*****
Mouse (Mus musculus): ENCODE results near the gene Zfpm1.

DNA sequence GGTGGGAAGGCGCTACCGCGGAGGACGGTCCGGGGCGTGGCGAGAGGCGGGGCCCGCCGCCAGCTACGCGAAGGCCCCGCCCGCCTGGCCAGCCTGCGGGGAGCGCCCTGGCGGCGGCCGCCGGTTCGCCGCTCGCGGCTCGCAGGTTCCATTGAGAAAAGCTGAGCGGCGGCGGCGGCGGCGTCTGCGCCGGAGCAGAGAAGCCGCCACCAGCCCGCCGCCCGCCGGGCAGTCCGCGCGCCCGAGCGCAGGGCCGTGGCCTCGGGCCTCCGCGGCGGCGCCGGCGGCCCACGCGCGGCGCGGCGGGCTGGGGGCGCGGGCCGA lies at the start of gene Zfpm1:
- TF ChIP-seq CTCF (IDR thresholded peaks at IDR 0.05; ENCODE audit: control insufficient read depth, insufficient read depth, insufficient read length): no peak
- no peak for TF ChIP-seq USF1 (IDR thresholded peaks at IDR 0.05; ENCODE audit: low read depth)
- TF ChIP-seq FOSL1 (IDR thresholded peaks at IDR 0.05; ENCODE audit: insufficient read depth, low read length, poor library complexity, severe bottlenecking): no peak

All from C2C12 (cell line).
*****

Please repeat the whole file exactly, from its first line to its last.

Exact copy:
Mouse (Mus musculus): ENCODE results near the gene Zfpm1.

DNA sequence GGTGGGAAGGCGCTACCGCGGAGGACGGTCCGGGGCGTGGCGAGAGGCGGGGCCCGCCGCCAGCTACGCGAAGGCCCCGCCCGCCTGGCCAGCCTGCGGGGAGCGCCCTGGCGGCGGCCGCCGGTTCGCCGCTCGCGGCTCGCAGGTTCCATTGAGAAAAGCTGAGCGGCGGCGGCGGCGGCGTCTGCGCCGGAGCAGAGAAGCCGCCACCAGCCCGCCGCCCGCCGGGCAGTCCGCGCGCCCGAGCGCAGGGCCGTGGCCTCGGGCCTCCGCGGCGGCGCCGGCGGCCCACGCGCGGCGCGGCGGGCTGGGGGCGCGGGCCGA lies at the start of gene Zfpm1:
- TF ChIP-seq CTCF (IDR thresholded peaks at IDR 0.05; ENCODE audit: control insufficient read depth, insufficient read depth, insufficient read length): no peak
- no peak for TF ChIP-seq USF1 (IDR thresholded peaks at IDR 0.05; ENCODE audit: low read depth)
- TF ChIP-seq FOSL1 (IDR thresholded peaks at IDR 0.05; ENCODE audit: insufficient read depth, low read length, poor library complexity, severe bottlenecking): no peak

All from C2C12 (cell line).